Pearson v. Social Security Administration
MEMORANDUM OPINION AND ORDER affirming the Commissioner's decision and dismissing Plaintiff's Complaint with prejudice. Signed by Magistrate Judge Joe J. Volpe on 9/18/2014. (mcz)
IN THE UNITED STATES DISTRICT COURT
EASTERN DISTRICT OF ARKANSAS
PINE BLUFF DIVISION
CAROLYN W. COLVIN,
Social Security Administration
MEMORANDUM OPINION AND ORDER
Plaintiff, Willie Pearson, appeals the final decision of the Commissioner of the Social
Security Administration (the “Commissioner”) denying his claims for disability insurance benefits
(“DIB”) under Title II of the Social Security Act (the “Act”) and for supplemental security income
(“SSI”) benefits under Title XVI of the Act. For reasons set out below, the decision of the
Commissioner is AFFIRMED.
On May 10, 2011, Mr. Pearson protectively filed for DIB and SSI benefits due to vision and
back problems, head injury and depression. (Tr. 146) Mr. Pearson’s claims were denied initially
and upon reconsideration. At Mr. Pearson’s request, an Administrative Law Judge (“ALJ”) held a
hearing on January 26, 2012, where Mr. Pearson appeared with his lawyer. At the hearing, the ALJ
heard testimony from Mr. Pearson and a vocational expert (“VE”). (Tr. 43-62)
The ALJ issued a decision on March 8, 2012, finding that Mr. Pearson was not disabled
under the Act. (Tr. 20-30) The Appeals Council denied Mr. Pearson’s request for review, making
the ALJ’s decision the Commissioner’s final decision. (Tr. 1-3)
Mr. Pearson, who was fifty-six years old at the time of the hearing, has a GED and past
relevant work experience as a poultry hanger. (Tr. 46, 59)
DECISION OF THE ADMINISTRATIVE LAW JUDGE1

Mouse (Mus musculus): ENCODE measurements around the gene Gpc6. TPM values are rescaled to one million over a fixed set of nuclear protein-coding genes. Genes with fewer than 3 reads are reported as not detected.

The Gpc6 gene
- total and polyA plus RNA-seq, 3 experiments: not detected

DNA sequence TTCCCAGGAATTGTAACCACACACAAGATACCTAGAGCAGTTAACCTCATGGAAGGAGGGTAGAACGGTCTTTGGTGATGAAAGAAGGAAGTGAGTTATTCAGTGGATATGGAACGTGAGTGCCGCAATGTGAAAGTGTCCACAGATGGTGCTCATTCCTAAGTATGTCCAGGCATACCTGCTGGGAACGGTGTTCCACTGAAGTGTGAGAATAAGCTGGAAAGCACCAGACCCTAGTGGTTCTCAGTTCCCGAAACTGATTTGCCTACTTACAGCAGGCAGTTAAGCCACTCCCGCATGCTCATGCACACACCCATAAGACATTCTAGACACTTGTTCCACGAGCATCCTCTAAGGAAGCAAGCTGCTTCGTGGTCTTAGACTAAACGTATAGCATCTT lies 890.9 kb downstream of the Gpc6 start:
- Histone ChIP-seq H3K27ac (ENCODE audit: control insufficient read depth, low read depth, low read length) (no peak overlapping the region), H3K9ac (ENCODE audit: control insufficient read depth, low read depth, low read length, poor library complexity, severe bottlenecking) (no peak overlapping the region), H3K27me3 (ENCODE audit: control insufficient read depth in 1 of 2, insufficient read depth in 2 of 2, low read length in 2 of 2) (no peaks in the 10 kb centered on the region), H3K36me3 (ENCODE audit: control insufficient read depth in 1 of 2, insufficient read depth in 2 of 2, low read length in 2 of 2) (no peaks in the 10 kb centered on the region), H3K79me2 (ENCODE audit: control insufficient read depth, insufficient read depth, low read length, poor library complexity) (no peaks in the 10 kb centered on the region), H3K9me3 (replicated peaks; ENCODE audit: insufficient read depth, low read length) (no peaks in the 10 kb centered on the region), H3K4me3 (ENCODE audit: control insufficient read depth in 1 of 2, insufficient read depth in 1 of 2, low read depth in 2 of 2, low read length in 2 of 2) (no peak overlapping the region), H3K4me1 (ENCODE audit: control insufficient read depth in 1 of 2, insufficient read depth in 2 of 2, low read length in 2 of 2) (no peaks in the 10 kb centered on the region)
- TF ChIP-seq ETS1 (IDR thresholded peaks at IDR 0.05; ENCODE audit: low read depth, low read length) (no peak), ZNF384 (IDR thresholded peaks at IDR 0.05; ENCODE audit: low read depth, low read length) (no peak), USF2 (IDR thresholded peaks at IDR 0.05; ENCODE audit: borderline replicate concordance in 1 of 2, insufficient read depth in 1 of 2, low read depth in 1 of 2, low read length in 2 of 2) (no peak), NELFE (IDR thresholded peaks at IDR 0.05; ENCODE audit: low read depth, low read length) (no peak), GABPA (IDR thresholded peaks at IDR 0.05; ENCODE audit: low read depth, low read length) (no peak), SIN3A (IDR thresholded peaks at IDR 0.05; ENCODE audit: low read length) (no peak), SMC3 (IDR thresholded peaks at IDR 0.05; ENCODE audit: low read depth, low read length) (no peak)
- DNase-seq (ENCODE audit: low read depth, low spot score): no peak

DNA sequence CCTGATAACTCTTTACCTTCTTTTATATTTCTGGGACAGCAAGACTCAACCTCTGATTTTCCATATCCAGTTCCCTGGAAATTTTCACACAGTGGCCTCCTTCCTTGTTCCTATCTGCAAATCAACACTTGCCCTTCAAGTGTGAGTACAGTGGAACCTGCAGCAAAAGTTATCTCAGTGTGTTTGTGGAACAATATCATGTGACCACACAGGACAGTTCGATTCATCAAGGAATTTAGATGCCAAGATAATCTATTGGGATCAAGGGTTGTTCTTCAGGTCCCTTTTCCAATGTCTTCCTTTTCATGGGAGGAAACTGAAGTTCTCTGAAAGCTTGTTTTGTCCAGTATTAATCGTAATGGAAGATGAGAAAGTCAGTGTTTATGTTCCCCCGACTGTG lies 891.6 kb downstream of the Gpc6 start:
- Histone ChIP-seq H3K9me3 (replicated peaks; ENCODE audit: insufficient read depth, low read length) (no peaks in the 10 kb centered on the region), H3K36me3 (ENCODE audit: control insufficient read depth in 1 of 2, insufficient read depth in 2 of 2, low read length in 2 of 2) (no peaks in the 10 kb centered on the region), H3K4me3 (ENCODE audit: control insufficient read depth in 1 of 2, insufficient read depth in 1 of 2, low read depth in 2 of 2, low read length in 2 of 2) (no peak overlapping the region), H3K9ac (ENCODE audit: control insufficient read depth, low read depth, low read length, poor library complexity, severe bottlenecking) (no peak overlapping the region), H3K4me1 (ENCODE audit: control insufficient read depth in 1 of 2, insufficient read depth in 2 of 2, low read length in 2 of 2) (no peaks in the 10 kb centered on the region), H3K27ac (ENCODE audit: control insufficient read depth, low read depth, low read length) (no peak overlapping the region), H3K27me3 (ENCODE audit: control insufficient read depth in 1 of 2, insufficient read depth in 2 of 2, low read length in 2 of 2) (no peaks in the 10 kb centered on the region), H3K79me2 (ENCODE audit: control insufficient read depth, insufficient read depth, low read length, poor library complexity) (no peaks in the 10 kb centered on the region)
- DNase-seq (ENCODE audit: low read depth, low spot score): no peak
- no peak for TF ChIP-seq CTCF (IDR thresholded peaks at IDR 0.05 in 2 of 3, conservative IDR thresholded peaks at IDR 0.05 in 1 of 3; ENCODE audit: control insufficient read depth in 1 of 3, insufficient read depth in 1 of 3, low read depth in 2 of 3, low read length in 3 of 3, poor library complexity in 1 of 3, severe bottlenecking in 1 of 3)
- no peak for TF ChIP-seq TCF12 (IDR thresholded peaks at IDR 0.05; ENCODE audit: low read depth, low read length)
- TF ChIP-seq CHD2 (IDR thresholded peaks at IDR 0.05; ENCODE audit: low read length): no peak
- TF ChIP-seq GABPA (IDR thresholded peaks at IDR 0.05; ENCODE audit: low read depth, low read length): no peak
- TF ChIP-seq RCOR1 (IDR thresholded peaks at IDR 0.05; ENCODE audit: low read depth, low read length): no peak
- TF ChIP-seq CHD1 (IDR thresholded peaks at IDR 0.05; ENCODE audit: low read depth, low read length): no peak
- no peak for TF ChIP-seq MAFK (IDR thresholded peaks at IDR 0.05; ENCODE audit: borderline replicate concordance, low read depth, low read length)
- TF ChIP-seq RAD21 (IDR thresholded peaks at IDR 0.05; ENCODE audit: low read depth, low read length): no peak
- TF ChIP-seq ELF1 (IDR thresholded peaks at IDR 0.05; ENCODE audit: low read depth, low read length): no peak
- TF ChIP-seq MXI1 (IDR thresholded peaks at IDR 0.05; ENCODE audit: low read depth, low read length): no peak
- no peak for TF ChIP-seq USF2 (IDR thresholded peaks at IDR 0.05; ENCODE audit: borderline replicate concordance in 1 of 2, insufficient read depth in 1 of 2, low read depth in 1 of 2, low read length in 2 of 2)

The ALJ found that Mr. Pearson had not engaged in substantial gainful activity since
March 15, 2008, and he had the following severe impairments: lumbago, chronic bronchitis,
adjustment disorder with depressed mood, and history of head injury. (Tr. 23) However, the ALJ
found that Mr. Pearson did not have an impairment or combination of impairments meeting or
equaling an impairment listed in 20 C.F.R. Part 404, Subpart P, Appendix 1.2 (Tr. 23)
According to the ALJ, Mr. Pearson has the residual functional capacity (“RFC”) to do
medium work, but he could not be exposed to respiratory irritants. He is limited to work where the
complexity of tasks can be learned by demonstration or repetition within one month; interaction with
public is incidental to the work performed, with little judgment and few variables; and supervision
required is simple, direct, and concrete. (Tr. 25) The VE testified that the jobs available with these
limitations were kitchen helper and stocker. (Tr. 59) Accordingly, the ALJ determined that Mr.
Pearson could perform a significant number of other jobs existing in the national economy, and
found that he was not disabled.
Standard of Review
In reviewing the Commissioner’s decision, this Court must determine whether there is
The ALJ followed the required sequential analysis to determine: (1) whether the claimant
was engaged in substantial gainful activity; (2) if not, whether the claimant had a severe impairment;
(3) if so, whether the impairment (or combination of impairments) met or equaled a listed
impairment; and (4) if not, whether the impairment (or combination of impairments) prevented the
claimant from performing past relevant work; and (5) if so, whether the impairment (or combination
of impairments) prevented the claimant from performing any other jobs available in significant
numbers in the national economy. 20 C.F.R. §§ 416.920(a)-(g) and 404.1520(a)-(g).
20 C.F.R. §§ 404.1520(d), 404.1525, 404.1526, 416.920(d), 416.925, and 416.926.
substantial evidence in the record as a whole to support the decision.3 Substantial evidence is “less
than a preponderance, but sufficient for reasonable minds to find it adequate to support the
In reviewing the record as a whole, the Court must consider both evidence that detracts from
the Commissioner’s decision and evidence that supports the decision; but, the decision cannot be
reversed “simply because some evidence may support the opposite conclusion.”5
Mr. Pearson’s Arguments for Reversal
Mr. Pearson asserts that the Commissioner’s decision should be reversed because it is not
supported by substantial evidence. Specifically, Mr. Pearson contends that the ALJ (1) failed to
properly weigh his doctor’s medical source statement, and (2) without explanation, relied on
testimony from the VE that contradicts the Dictionary of Occupational Titles. (Doc. No. 15)
Medical Source Statement
Mr. Pearson argues that the ALJ’s decision to give the treating physician’s January 23, 2012,